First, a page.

Stunts and Stilettos
By Landra Glover
Yep, that’s me attempting to ride my bike down a handicap ramp, and all I can say is thanks to the Gods—the Gods of Please Don’t Let Me Break My Neck, the Gods of Cool Points, and the Gods of I Can Do Anything. The days of playing safe with my son Jaxon ended years ago. Trust me, I’ve tried to maintain all the safe play I possibly could, but Jaxon isn’t having it. The only time we really cuddle is during story time. Otherwise, WWE is the name of the game.
I remember sitting in my car when I was living in Maryland, delivering the unexpected news to my girlfriend that I was pregnant and was going to have a boy. No, before you get skeptical, wait. I was absolutely and positively having a boy. Looking back, I have no idea why I was so adamant about having a man-child, but a man-child is exactly what I got. Now at the spur of any moment, I’m challenged to perform random acts of tomboyishness. With his father living in another state and Jaxon’s ability to display the perfect disappointed face, I’ve mustered the courage to allow Jaxon opportunities to send me to the ER.
Growing up with four brothers in the house, I stayed ready. I knew that my brothers were always sure to challenge me in one way or another. Believe me, I have sprained my ankle, been punched in the eye, and played my share of tackle football—and I survived. In many ways I wore my tomboy reputation like a badge of honor.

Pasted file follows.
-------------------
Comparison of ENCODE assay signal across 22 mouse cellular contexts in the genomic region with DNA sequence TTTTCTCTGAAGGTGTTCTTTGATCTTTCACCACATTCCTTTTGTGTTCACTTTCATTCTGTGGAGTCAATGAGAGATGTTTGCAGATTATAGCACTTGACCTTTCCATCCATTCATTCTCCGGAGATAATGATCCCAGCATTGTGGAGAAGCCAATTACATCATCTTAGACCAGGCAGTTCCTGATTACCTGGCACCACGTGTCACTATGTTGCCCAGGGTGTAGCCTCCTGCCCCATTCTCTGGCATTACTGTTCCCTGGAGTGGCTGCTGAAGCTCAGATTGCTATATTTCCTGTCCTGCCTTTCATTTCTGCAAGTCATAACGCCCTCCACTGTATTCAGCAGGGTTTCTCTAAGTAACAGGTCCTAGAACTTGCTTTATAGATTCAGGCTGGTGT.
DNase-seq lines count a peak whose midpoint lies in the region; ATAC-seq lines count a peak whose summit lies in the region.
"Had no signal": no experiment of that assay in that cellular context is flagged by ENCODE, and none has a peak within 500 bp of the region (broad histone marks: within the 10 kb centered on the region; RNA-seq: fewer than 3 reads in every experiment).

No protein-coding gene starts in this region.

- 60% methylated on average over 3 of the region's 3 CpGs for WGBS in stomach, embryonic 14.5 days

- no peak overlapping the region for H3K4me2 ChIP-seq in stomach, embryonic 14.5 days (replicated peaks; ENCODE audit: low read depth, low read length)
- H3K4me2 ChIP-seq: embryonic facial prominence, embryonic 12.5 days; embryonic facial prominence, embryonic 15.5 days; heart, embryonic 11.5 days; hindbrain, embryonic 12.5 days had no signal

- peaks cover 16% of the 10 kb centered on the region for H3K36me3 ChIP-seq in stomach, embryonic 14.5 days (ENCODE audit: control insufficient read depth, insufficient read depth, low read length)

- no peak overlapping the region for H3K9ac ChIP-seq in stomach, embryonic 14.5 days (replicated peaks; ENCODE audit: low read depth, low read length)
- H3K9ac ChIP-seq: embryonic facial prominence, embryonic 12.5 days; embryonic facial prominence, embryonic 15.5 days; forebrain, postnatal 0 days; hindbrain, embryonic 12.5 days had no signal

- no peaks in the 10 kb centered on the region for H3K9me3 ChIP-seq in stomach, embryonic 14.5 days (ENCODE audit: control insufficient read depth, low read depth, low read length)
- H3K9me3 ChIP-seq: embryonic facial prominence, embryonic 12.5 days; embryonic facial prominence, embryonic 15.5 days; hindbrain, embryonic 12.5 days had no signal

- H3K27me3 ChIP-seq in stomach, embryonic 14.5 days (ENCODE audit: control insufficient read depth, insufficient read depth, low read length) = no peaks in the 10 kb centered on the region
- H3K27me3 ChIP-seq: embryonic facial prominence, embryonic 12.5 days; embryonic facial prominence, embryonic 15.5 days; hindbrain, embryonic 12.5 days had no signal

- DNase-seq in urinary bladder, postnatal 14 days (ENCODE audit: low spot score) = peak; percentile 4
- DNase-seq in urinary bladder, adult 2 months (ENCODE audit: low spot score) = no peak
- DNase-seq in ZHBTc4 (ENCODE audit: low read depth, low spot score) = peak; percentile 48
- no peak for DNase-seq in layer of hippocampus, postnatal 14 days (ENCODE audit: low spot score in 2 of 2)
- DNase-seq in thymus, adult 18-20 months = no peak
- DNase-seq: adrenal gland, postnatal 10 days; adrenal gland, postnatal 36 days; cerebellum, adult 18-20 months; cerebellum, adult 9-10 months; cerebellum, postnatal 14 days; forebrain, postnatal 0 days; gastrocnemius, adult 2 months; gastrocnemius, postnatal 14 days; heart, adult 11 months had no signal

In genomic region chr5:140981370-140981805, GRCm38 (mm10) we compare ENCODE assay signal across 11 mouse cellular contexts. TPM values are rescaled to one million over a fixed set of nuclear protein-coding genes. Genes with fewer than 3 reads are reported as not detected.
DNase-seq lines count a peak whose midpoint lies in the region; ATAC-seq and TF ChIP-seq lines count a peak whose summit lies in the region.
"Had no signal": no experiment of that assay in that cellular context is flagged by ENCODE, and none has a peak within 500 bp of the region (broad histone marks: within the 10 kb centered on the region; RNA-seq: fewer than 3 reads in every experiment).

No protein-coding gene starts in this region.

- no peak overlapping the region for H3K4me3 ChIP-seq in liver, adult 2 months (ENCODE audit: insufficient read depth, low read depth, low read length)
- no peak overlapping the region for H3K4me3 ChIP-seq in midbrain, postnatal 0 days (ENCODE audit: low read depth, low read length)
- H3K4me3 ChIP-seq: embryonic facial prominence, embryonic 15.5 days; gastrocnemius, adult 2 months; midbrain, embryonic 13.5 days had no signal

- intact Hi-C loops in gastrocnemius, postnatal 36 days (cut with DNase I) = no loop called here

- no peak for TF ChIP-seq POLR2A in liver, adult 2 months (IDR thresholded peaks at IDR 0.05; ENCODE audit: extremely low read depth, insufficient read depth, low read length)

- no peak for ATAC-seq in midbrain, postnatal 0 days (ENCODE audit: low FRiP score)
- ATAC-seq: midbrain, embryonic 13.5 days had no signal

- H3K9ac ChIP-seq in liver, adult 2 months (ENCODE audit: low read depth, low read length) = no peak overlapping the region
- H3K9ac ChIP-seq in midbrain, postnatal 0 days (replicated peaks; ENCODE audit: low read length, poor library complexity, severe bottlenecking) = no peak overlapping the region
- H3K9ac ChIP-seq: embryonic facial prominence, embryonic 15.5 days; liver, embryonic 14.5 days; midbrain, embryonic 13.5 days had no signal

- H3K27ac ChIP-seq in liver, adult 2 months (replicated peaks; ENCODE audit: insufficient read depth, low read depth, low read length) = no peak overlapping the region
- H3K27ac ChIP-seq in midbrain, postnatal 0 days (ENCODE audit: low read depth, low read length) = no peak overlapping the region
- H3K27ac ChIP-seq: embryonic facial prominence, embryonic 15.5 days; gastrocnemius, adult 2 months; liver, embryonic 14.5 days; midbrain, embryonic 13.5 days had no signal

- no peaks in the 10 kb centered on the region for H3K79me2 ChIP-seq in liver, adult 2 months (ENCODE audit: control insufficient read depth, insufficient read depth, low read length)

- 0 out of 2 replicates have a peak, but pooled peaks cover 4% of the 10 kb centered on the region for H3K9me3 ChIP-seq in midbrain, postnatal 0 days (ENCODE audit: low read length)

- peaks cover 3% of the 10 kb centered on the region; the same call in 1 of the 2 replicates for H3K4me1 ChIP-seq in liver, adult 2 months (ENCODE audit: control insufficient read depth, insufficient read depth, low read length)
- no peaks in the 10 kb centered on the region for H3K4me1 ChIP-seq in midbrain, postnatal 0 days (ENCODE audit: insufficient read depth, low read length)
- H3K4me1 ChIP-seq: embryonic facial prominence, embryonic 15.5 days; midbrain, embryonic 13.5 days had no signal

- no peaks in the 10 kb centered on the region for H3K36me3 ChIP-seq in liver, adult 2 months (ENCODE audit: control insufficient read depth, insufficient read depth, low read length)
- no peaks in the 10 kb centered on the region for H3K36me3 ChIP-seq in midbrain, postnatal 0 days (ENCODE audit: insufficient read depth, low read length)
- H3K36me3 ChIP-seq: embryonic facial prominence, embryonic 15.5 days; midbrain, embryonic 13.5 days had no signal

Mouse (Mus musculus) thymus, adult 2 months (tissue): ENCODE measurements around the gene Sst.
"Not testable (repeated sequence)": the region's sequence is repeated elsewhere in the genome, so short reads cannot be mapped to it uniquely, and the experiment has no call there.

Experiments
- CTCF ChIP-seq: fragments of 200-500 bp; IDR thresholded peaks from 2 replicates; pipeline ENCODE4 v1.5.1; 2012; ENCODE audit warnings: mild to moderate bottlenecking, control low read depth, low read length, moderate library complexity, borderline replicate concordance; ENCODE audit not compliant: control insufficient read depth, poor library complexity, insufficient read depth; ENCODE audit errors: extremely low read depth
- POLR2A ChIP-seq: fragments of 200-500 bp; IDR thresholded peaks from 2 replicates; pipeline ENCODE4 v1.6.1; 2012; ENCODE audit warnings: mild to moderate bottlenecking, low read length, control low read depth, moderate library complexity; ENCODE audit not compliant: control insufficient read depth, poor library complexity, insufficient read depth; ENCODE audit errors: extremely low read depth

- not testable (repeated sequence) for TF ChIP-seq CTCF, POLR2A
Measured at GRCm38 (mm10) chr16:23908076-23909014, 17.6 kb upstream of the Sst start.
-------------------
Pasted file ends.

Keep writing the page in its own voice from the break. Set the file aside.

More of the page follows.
Then it happened. One day I decided that I wanted to be cute. I wanted a boyfriend, and I wanted to wear heels and look like a lady. I managed to salvage some of my tomboyishness through the process, just enough to keep the mean girls and the bad boys away in high school. Most teenage girls dream of dating the popular guy, and I did. Plus, I was voted Best Dressed for the yearbook. So as life went on, I thought I didn’t need the tomboy anymore, and out the door she went—at least mostly.
So the stilettos became my first choice, but the tennis shoes always remained on deck. The problem is, I was a little rusty when Jaxon came into my life. He started yanking my necklaces and earrings off, and although people told me to be patient with it, no one said he would graduate to yanking on light fixtures and jumping off handrails. Applying lipstick to a lip that’s swollen because your son headbutted it isn’t easy. And I had no idea my six-year-old would have the body of a nine-year-old or that I’d sustain back bruises and achiness because he was convinced he was the real Spiderman.
Stilettos make bike stunts considerably more difficult, and I consider retiring them. But hey, I like heels and I’m single with plans to mingle.
Landra mother of one. She is also a published Author and winner of the National Head Start Parent of the Year. She enjoys reading, traveling being active and currently starting a new business venture.
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